Developer Relations as Developer Success (Oct 19)
Outreach, marketing, and developer evangelism are a part of Developer Relations. But the companies that are most successful with developers spend most of their time on something else.
Developer Experience Principle 6: Easy to Maintain (Oct 17)
Keeping your product Easy to Maintain will improve the lives of your team and your customers. It will help keep your docs up to date. Your SDKs and APIs will be released in sync. Your tooling and overall experience will shine.
Developer Experience Principle 5: Easy to Trust (Oct 9)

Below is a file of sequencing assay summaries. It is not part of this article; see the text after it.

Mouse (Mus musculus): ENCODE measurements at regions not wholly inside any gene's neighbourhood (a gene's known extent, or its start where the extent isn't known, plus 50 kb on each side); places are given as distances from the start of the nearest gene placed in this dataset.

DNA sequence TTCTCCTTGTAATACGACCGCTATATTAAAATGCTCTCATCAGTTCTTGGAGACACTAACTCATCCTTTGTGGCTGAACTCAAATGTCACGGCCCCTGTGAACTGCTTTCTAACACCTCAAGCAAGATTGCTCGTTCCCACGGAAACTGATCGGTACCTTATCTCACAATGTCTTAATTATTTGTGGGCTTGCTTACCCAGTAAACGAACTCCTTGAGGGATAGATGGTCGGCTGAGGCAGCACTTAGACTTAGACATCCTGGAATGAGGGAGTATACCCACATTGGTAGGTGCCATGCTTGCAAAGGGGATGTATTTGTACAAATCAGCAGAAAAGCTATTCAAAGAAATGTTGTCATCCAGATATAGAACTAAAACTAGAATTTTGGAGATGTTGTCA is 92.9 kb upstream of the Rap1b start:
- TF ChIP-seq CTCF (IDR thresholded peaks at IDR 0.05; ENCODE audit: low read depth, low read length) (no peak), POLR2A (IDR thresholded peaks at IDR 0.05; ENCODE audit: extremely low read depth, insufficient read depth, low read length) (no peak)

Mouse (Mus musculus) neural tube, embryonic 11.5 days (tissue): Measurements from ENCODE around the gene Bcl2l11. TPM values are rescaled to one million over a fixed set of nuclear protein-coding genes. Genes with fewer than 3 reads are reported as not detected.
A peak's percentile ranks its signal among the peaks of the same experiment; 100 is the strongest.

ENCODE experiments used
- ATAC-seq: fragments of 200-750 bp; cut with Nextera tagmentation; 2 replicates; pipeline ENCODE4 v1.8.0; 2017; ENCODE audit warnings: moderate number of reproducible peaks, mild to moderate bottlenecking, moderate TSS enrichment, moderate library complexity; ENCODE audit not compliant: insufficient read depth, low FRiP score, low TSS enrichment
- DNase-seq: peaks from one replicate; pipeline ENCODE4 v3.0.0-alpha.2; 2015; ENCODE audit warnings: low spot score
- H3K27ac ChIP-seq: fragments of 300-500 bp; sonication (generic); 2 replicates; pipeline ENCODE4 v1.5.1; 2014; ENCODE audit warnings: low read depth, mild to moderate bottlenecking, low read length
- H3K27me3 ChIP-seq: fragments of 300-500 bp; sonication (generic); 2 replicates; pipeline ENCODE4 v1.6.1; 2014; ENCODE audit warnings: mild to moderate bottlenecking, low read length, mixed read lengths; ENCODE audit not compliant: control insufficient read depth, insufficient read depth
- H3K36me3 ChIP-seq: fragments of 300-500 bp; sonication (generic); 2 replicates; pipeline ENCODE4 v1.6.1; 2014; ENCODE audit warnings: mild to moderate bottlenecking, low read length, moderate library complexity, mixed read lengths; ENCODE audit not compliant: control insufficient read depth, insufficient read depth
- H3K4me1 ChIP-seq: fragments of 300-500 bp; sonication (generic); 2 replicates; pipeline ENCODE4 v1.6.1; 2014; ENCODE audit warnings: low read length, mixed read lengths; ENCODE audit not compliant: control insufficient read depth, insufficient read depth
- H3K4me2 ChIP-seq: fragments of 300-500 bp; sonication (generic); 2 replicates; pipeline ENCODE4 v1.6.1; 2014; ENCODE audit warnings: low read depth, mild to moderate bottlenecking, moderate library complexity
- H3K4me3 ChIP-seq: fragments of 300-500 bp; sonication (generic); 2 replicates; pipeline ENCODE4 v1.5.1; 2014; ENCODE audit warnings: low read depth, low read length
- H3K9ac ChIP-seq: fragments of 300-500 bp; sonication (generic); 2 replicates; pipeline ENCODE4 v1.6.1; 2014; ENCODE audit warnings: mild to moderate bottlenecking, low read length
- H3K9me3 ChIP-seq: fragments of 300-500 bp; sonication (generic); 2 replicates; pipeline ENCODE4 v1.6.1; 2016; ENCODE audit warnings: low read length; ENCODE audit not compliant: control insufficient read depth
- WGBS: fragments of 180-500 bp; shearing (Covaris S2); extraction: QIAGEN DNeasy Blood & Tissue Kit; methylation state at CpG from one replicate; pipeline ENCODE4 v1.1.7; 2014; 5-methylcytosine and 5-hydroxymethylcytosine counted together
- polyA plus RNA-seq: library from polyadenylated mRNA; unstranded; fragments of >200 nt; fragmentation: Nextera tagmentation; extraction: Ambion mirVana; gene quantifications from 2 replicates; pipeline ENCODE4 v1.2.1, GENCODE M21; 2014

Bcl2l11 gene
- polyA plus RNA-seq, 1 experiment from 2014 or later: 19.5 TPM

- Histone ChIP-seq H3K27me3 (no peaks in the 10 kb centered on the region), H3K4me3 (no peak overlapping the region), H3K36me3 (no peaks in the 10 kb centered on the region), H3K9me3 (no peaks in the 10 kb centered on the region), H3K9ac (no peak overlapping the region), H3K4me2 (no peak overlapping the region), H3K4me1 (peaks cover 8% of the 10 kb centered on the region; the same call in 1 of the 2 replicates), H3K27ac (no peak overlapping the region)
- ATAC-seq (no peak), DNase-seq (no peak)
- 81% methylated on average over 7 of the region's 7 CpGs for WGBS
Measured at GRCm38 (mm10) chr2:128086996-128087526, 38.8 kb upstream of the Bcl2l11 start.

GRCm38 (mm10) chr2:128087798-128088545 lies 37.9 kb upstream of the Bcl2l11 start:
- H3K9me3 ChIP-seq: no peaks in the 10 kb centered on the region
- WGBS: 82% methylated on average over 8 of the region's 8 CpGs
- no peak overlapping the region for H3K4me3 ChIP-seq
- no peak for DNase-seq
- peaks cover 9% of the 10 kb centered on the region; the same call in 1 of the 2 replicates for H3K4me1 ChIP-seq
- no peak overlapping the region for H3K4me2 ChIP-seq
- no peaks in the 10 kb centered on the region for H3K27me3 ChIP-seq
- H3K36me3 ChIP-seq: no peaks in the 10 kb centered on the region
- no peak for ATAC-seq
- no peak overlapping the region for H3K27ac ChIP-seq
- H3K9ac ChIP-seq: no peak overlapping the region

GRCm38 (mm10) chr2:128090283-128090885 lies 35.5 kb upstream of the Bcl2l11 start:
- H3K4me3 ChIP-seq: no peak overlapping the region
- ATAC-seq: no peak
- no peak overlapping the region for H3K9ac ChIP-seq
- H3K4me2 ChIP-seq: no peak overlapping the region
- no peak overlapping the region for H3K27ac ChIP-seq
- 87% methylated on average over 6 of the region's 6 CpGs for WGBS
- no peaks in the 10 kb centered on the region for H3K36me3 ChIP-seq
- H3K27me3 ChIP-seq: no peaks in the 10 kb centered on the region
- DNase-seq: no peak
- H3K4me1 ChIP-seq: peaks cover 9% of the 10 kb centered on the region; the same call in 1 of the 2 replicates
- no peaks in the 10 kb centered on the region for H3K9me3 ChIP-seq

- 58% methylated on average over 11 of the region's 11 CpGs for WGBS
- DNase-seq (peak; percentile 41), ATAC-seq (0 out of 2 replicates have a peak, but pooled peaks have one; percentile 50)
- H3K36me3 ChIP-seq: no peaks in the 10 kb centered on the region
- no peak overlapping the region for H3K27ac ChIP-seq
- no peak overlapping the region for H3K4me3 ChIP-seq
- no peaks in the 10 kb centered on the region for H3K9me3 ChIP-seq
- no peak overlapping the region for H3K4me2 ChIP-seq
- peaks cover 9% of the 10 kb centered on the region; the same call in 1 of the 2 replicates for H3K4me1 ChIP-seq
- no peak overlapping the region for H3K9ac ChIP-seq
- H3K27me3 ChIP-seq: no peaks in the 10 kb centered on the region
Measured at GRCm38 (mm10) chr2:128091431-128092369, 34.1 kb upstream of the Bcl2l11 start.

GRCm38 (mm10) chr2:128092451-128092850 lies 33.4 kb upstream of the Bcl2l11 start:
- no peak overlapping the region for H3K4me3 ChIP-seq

A developer building part of their business on your product needs to believe that you're going to do the right thing for them and their customers.
Developer Experience Principle 4: Easy to Get Help (Oct 8)
The faster you can unblock a stuck developer, the better their experience will be.

Older...

What I'm Reading

Contact

Adam Kalsey

+1 916 600 2497

Resume

Public Key

© 1999-2020 Adam Kalsey.